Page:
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‘Rafael Nadal changed some elements in his technique which…’, says expert

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The inaugural Rio Open took place in February 2014, with eight-time Roland Garros champion Rafael Nadal leading the action. Nadal made an impressive comeback in the previous season to conquer world no.1, staying on the same course in early 2014 with the Doha title and the Australian Open final.

Rafa experienced a major setback in Melbourne, injuring his back and losing the title clash to Stan Wawrinka in four sets. Returning to action three weeks later in Rio, Rafa defeated fellow Spaniard Daniel Gimeno-Traver 6-3, 7-5, surrendering three breaks and prevailing in the decisive moments of the second set to avoid spending any more time on the court.

In the second round, Nadal defeated Albert Montañés 6-1, 6-2 in 75 minutes and held that level against Joao Sousa to enter the quarterfinals after losing just one game. Facing the third Spaniard that week, Nadal had to give his 120% to topple Pablo Andujar 2-6, 6-3, 7-6, prevailing 12-10 in the tie break after fending off two match points.

Andujar threw everything he had at Nadal, earning two more points and suffering just two breaks from four chances offered to Nadal. On the other hand, Rafa fended off 11 of 14 break chances (five of six in the decider) and kept in touch until the closing stages, when he crossed the finish line first after a huge cliffhanger.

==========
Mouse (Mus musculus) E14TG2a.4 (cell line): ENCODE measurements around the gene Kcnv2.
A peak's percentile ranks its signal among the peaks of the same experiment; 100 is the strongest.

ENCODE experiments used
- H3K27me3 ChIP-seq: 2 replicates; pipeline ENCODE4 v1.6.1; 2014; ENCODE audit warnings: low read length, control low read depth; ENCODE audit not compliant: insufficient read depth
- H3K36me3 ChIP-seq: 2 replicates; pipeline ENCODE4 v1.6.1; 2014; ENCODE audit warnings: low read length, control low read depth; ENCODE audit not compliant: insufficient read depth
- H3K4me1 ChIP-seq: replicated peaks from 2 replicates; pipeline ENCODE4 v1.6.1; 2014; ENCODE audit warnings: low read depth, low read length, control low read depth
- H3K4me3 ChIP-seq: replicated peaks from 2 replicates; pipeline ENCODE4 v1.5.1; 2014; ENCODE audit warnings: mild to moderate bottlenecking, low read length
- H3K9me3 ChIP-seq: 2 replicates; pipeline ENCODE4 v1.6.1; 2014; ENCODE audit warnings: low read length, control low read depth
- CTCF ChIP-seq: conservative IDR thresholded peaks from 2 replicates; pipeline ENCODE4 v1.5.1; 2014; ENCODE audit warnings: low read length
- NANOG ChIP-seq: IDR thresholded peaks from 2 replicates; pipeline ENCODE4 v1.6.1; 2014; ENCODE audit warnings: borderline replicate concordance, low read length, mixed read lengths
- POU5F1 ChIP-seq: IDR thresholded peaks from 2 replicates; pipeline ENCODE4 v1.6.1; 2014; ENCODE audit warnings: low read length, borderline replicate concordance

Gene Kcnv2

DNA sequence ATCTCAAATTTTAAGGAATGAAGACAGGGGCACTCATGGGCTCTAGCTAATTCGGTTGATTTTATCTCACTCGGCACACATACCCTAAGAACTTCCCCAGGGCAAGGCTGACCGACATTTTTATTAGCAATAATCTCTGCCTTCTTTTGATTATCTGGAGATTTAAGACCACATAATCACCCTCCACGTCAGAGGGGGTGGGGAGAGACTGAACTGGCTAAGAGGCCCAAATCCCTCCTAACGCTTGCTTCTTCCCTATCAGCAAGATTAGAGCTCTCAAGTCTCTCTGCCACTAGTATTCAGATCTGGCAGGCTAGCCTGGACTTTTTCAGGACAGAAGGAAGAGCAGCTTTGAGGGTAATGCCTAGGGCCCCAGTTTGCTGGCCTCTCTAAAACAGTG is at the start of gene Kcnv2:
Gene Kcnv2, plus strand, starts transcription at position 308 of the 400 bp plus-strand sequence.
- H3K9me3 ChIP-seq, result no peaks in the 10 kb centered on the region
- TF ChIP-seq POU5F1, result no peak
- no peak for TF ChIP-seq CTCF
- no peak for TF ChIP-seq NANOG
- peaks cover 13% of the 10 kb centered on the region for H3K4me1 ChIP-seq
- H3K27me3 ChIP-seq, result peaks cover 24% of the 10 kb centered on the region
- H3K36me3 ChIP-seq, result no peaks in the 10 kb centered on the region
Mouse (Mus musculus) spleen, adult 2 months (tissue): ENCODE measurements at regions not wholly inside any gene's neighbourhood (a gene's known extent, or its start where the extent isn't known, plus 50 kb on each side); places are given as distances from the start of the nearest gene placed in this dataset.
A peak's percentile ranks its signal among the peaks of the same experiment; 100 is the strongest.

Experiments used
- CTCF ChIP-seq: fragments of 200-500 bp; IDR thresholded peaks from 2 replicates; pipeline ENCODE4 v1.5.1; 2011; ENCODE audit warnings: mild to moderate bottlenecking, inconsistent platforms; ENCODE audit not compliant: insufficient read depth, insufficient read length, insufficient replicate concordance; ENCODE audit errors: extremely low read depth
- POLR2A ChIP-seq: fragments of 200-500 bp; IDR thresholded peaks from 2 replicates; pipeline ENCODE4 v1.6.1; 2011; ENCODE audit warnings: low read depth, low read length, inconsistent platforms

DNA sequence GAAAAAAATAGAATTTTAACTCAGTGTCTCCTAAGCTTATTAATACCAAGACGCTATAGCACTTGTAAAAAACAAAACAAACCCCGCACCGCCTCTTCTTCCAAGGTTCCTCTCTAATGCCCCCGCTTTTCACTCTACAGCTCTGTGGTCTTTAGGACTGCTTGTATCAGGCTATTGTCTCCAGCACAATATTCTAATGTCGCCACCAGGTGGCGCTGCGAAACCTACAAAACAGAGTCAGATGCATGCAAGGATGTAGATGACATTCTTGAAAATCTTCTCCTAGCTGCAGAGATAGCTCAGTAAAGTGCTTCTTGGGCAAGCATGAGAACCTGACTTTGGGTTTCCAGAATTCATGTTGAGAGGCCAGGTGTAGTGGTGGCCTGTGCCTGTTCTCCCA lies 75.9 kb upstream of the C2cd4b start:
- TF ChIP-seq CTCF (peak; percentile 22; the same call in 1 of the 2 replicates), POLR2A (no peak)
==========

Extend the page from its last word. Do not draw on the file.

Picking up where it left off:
Andujar converted the fourth break chance in the first game to put himself in front and widened the gap to 5-2 with a forehand return winner in game seven. In game eight, Rafa played a loose drop shot to give Pablo the first set, who had to work harder from set number two to avoid defeat.

Andujar suffered a break in the fourth game of the second set following a backhand error, and Nadal extended the lead to 5-2 after saving a break point with a forehand winner in game seven.

Rafa will skip the Canadian Open

Patrick Mouratoglou recently took to Instagram to explain three changes he feels Rafael Nadal has made to his game over the years.

“First, Rafa’s game has become more and more aggressive. Early in his career, he would win games by forcing long rallies from baseline,” Mouratoglou said. “Now he is looking to step inside the court more, take control of the points and shorten the rallies to conserve energy.”

Furthermore, the coach emphasized how the 35-year-old now keeps his elbow higher while serving to produce more “whip-effect” on the ball. “His serve went from a way to start the point to an actual weapon. He changed some elements in his technique which allowed him to gain more power.

One of the biggest changes is improving his weight dispatch. [You can notice] how little his body was involved in the shot compared to how much he throws himself forward now,” Mouratoglou said. “He has also changed his trophy position, keeping his elbow higher and allowing his racquet to drop lower down his back for an increased whip-effect.”

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